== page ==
” ten times fast and it’s easy to get confused: the G and D begin to sound the same. Once you get used to it, though, the spelling makes sense. Repeating a good tongue twister is an important warmup for an actor performing a Shakespearean tragedy. My personal favourite sneaks up on you: try saying the woman’s name "Peggy Babcock" five times in a row. It took me months to work up to that one, though it doesn’t look as obviously difficult as “The sixth Sheik’s sheep’s dead” – considered one of the most difficult tongue twisters in the English language. Either can help you master the Bard's rapidfire dialogue. I’ve got tragedy on the brain, since this is the anniversary of the death of an historical figure who inspired Shakespeare’s Macbeth: the King of Scotland was killed on August 15th, 1057. He was apparently a very different figure than the play's corrupted, cowardly, and power-hungry general controlled by his wife. Though Macbeth did become king after the death of Duncan I, he killed Duncan (then a young king, known as “Duncan the Diseased” – not that beloved by his people, perhaps) in battle, not in his sleep. Of course, Shakespeare changed many stories for artistic reasons, but that doesn’t give us cataloguers free rein to change spellings willy-nilly. Beware tradegy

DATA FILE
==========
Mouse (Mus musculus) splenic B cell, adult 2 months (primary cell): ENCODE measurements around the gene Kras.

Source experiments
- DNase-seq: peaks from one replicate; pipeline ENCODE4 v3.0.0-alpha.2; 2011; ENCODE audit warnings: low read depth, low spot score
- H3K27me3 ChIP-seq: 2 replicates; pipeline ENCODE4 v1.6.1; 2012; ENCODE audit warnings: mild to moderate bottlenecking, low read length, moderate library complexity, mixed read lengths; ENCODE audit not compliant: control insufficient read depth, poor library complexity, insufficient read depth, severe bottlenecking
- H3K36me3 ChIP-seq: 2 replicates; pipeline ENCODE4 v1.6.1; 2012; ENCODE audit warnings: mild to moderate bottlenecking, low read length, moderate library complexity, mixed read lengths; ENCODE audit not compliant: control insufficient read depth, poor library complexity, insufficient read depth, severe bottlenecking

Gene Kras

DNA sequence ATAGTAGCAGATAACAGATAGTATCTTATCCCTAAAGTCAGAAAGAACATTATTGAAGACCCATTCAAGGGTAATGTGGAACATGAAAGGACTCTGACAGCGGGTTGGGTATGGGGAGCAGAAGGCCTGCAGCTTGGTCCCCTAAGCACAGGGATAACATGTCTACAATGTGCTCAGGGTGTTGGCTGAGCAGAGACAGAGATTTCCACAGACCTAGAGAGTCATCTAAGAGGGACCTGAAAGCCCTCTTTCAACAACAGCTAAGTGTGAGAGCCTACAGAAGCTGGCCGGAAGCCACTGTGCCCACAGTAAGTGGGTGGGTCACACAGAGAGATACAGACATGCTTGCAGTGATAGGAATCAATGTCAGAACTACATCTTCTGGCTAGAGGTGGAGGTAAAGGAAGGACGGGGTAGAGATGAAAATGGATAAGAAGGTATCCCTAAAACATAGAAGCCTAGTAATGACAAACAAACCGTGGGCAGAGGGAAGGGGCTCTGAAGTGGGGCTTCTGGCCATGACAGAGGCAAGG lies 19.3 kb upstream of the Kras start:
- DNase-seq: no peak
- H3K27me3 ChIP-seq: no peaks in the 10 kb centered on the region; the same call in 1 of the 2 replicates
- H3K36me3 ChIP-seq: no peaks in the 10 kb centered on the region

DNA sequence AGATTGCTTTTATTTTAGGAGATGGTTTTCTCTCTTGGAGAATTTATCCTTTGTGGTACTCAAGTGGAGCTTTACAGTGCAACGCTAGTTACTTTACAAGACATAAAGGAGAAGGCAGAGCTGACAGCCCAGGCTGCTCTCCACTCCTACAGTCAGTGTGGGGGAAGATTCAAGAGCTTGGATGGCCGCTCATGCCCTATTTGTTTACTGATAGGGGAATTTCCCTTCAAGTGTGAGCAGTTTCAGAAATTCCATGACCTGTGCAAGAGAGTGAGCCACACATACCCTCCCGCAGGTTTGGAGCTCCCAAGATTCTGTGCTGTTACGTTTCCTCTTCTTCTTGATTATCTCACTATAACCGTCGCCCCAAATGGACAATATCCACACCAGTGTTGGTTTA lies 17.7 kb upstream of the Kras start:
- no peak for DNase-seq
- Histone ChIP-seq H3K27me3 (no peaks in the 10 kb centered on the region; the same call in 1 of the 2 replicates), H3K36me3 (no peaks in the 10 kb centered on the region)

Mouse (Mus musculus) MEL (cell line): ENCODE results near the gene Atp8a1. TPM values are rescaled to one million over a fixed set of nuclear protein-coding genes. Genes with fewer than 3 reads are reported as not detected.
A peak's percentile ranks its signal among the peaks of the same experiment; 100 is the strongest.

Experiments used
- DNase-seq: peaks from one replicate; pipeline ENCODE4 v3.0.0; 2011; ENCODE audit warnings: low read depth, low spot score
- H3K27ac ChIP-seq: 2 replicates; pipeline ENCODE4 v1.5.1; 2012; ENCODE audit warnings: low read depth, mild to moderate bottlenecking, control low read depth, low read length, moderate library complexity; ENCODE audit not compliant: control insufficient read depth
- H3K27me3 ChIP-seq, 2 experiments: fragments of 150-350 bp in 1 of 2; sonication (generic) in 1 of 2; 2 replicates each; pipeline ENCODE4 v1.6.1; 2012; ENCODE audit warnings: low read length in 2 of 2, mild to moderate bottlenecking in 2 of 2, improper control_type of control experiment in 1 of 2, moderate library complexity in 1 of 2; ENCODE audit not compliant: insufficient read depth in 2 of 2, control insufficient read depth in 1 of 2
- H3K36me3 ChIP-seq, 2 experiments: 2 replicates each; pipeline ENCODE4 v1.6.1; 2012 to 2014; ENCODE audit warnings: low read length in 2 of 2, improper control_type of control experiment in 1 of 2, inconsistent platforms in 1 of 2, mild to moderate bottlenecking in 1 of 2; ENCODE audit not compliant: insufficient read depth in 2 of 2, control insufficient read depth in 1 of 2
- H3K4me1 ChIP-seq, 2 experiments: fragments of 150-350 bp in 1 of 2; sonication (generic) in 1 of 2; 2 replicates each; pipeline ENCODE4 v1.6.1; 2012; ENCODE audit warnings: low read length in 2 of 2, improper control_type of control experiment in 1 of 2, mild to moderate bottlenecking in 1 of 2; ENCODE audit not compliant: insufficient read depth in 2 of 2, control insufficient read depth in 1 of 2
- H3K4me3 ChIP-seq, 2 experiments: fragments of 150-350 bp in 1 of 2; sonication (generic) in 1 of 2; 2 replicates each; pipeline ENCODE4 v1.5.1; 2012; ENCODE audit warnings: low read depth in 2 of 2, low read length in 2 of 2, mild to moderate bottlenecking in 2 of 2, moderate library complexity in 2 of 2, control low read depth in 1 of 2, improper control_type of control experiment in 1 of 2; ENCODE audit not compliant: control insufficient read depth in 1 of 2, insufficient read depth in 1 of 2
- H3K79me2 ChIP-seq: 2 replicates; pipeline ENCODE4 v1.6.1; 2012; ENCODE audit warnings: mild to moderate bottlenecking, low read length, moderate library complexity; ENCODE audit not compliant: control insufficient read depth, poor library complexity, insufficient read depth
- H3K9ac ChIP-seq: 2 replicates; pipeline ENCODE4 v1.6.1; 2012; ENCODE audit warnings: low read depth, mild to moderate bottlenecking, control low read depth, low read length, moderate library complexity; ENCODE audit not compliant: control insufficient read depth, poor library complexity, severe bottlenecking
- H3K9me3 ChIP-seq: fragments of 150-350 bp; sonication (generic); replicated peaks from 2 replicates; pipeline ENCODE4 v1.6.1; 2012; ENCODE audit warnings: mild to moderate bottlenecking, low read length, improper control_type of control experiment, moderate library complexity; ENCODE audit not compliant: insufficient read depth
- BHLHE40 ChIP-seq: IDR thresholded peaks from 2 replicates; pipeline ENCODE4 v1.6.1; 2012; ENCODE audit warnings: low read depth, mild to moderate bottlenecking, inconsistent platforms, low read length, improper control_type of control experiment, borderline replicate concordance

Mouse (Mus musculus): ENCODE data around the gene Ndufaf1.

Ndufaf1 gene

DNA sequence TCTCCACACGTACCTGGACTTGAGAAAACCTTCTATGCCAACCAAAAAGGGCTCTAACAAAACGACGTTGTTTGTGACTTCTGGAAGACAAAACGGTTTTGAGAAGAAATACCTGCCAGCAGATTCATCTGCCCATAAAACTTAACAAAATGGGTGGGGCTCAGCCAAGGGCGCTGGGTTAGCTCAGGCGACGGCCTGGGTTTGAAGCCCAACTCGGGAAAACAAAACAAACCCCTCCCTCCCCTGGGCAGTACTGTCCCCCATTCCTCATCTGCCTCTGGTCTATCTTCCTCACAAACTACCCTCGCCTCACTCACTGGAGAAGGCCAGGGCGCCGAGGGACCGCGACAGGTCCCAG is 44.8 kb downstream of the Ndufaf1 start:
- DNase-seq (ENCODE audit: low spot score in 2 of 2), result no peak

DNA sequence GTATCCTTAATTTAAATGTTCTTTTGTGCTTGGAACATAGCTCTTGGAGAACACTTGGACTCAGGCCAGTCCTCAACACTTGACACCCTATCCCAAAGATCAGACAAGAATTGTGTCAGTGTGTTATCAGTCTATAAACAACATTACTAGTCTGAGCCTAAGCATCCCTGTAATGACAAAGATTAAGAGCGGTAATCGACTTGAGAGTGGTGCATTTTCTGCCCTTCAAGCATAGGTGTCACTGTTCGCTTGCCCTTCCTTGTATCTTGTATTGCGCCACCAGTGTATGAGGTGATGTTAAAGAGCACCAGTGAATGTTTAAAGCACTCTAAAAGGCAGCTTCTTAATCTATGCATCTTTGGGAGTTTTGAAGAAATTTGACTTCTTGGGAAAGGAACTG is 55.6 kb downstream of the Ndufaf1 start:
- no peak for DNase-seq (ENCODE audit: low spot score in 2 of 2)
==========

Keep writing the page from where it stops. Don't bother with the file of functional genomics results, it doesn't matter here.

, a moderate probability typo for tragedy
, lest your catalogue be a database constructed by an idiot, full of sound and fury, but fruitless user searches finding nothing.
(Painting of the witches from Macbeth by Johann Heinrich Füssli courtesy of Wikimedia Commons)
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